ROLEX Unsuccessful in Trademark Battle Over Crown Logo

In a recent trademark decision, the Opposition Board of Japan Patent Office (JPO) dismissed an opposition against IR no. 1263679 filed by Rolex SA, Swiss manufacturer of luxurious watches, based on the iconic Rolex crown.

[Opposition case no. 2017-685031, Gazette issue date: August 31, 2018]

Opposed mark – Crown device

Opposed mark, consisting of a crown device (see below), was filed in the name of PWT A/S, a Danish retailer of clothing, furnishings, and accessories for men, women, and children.
The mark was filed to JPO through the Madrid Protocol (IR no. 1263679) with priority date of June 25, 2014 and admitted national registration on July 28, 2017 over the goods of “Toilet soaps, perfumery, essential oils, cosmetics, perfumed toilet preparations, preparations for cleaning, care and beauty cosmetics of the skin, scalp and hair, deodorizing preparations for personal use” in class 3, “Leather, boxes of leather or leather board, bags of leather for packaging” in class 18, and “Clothing, headgear” in class 25.
During substantive examination, JPO examiner initially issued a refusal due to a conflict with senior registrations for the Rolex crown. However, the JPO withdrew the refusal as a result of PWT’s response to partially delete goods and argue dissimilarity of mark.

Opposition by Rolex

During a two-months opposition period after registration, Rolex SA filed an opposition, stating that relevant consumers are likely to confuse or misconceive opposed mark with Rolex or any business entity systematically or economically connected with Rolex because of high similarity to the iconic Rolex crown (see above) and close association between “watches” and the designated goods in class 3 and 25.

Article 4(1)(xv)

Rolex SA sought to retroactively cancel opposed mark in relation to cosmetics and other goods designated under class 3 and clothing, headgear in class 25 based on Article 4(1)(xv) of the Japan Trademark Law.
Article 4(1)(xv) provides that a mark shall not be registered where it is likely to cause confusion with other business entity’s well-known goods or services, to the benefit of brand owner and users’ benefits.

Board decision

The Opposition Board did not question a remarkable degree of popularity and reputation of the ROLEX crown as a source indicator of opponent business.
In the meantime, the Board considered both marks give rise to a different impression in the minds of relevant consumers from overall appearance and found that the degree of similarity of marks is relatively low irrespective of a common crown design with five points and its circle-shaped ends. Besides, the Board negated close association between watches and cosmetics, apparel to the extent that watches, a sort of precision instrument, are not ordinarily manufactured or distributed by same business entity with cosmetics and apparel.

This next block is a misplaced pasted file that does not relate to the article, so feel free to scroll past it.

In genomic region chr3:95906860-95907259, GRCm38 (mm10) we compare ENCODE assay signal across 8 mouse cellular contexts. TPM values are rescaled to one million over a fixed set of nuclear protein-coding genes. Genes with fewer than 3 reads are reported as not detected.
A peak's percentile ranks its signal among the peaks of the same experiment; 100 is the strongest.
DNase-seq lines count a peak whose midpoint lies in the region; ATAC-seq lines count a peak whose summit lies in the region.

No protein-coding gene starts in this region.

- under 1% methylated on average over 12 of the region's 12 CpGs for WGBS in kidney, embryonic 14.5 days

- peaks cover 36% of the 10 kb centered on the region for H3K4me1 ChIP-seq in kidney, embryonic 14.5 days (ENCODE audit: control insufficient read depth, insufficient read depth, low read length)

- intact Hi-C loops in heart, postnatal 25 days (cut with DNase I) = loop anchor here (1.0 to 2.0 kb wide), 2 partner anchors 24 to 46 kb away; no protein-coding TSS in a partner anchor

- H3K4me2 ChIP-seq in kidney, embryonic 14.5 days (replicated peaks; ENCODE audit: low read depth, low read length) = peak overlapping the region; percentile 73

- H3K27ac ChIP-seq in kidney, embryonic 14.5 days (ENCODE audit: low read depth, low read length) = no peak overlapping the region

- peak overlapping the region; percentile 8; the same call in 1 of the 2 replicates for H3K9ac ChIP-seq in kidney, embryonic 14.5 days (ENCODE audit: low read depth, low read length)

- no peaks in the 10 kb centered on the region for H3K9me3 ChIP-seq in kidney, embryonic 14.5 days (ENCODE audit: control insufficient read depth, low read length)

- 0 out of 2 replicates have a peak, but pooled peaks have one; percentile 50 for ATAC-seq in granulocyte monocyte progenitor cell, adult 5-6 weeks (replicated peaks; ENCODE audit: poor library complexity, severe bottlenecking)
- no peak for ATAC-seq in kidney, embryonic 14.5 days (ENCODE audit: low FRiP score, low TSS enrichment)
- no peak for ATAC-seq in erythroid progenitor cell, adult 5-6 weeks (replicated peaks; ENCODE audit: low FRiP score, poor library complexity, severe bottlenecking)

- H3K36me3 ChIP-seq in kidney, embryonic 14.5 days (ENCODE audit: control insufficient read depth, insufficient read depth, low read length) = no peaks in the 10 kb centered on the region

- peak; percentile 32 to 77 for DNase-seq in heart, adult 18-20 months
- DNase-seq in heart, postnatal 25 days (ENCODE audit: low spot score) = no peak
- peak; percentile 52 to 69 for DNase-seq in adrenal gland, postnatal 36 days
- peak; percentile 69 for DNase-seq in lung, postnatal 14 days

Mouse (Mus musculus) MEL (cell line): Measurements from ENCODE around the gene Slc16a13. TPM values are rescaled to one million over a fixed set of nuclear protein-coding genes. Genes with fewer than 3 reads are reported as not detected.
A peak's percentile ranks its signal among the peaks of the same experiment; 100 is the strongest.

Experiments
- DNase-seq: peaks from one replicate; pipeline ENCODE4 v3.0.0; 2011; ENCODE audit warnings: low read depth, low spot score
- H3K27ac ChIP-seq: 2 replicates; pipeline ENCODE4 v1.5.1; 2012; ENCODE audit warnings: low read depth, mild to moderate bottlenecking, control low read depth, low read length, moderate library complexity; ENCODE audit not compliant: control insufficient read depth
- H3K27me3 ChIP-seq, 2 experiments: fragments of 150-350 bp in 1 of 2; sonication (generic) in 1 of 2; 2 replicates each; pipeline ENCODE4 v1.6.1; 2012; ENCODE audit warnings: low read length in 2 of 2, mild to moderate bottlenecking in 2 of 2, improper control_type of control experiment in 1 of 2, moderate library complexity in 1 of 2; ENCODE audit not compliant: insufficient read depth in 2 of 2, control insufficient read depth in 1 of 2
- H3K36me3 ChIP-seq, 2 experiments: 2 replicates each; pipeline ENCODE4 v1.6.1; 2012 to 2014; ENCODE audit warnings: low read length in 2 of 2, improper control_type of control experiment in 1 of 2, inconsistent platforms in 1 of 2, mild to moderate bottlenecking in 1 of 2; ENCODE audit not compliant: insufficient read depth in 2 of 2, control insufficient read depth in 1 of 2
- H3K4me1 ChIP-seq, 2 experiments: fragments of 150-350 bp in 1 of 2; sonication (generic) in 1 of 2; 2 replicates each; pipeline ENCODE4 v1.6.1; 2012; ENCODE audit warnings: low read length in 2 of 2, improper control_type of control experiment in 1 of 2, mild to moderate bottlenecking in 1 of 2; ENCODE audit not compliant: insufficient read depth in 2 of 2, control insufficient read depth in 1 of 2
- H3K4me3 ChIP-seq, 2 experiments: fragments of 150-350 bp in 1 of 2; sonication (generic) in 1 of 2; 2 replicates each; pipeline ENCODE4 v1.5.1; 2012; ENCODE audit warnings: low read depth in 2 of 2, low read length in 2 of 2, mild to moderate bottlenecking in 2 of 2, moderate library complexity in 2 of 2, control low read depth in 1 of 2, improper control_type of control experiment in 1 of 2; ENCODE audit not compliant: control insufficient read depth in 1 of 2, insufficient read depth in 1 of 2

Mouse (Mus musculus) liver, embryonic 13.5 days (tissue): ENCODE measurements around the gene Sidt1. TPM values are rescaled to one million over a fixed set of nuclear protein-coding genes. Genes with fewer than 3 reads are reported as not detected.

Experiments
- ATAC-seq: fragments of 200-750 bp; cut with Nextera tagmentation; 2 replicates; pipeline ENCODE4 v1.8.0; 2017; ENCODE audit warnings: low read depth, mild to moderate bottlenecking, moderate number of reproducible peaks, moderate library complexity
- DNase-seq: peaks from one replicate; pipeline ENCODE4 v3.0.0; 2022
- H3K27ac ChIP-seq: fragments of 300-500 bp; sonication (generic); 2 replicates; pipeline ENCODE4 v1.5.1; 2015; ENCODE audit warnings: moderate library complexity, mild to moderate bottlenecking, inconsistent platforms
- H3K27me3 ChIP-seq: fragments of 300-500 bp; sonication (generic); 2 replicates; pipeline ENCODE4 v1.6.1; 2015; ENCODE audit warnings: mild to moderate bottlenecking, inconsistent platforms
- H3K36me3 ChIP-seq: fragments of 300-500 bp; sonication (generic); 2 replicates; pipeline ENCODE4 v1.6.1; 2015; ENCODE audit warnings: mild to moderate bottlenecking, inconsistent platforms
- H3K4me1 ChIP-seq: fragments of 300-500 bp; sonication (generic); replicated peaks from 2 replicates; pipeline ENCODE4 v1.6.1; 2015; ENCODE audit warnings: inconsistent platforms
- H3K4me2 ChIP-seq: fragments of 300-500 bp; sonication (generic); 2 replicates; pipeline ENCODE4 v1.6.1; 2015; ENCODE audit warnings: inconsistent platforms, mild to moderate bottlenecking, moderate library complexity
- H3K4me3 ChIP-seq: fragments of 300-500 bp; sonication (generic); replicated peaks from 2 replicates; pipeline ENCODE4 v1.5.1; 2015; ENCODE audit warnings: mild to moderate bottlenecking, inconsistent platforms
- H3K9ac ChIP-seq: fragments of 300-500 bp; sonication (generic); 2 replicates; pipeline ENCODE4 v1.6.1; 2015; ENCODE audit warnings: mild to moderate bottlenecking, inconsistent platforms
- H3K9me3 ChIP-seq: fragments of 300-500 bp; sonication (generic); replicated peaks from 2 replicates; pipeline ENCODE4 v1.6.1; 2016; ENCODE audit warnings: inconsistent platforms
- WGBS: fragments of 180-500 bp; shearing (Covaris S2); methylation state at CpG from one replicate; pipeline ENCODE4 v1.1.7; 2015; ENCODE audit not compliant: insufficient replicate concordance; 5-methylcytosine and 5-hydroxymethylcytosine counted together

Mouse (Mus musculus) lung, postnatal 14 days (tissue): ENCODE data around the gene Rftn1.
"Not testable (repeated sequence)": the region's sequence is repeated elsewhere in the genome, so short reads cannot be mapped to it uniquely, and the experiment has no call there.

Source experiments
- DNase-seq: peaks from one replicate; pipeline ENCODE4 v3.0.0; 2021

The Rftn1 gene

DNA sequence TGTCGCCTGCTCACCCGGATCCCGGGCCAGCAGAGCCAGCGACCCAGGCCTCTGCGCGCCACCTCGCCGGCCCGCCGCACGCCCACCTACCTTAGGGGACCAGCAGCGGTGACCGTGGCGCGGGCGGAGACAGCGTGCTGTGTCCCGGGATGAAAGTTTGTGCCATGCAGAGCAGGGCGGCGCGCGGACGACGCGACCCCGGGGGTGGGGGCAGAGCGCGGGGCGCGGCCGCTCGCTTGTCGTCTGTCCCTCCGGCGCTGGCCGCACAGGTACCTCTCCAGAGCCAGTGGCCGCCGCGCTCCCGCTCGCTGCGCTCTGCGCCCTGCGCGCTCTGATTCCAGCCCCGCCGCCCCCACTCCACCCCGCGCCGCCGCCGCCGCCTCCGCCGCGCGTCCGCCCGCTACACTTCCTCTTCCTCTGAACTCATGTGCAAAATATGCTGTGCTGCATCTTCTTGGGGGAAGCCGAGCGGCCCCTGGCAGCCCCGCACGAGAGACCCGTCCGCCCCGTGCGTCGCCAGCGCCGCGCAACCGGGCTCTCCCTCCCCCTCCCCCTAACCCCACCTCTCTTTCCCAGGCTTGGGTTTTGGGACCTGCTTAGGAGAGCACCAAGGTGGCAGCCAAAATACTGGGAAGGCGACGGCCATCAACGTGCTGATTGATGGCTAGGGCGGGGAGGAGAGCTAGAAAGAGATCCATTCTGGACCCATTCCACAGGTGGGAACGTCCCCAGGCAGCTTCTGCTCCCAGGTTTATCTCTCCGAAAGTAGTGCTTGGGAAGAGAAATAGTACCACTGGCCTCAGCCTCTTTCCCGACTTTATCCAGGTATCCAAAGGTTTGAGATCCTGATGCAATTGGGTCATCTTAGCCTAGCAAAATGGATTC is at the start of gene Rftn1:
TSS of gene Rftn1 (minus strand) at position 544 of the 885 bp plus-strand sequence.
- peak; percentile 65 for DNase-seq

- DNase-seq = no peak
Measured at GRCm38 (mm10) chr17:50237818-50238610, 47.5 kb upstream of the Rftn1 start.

Based on the foregoing, the Board concluded that relevant consumers of goods in question are unlikely to confuse opposed mark with Rolex or any business entity systematically or economically connected with opponent.
Thus, opposed mark is not subject to Article 4(1)(x), and valid as a status quo.


Masaki MIKAMI, Attorney at IP Law – Founder of MARKS IP LAW FIRM

The Japan Patent Office (JPO) has declared to modify the amounts of the individual fee payable with respect to Japan under Article 8(7) of the Madrid Protocol.

ITEMS Present(in Swiss francs) New Amounts(in Swiss francs)
Application or Subsequent Designation First Part: 92 for one class 108
70 for each additional class 82
Second Part: 229 for each class 269
Renewal 315 for each class 371

 

This change takes effect on December 14, 2016.

Therefore, these amounts will be payable where Japan:

(a)  is designated in an international application which is received, or is deemed to have been received under Rule 11(1)(c), by the Office of origin on or after that date;  or

(b)  is the subject of a subsequent designation which is received by the Office of the Contracting Party of the holder on or after that date, or is filed directly with the International Bureau of WIPO on or after that date;  or

(c)  has been designated in an international registration which is renewed on or after that date.

 

Japan was the 5th designated member.

According to the WIPO Statistics Database, June 2016, the numbers of designations made in Madrid applications for Japan from the top 20 origins in 2015 is 13,533.

It was followed by the Switzerland (13,071) and Australia (11,993).

The most designated member was China, the only country to exceed 20,000 designations.

It has become a routine to obtain trademark registrations in Japan by means of Madrid Protocol.

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Masaki MIKAMI – Attorney at IP Law (Japan)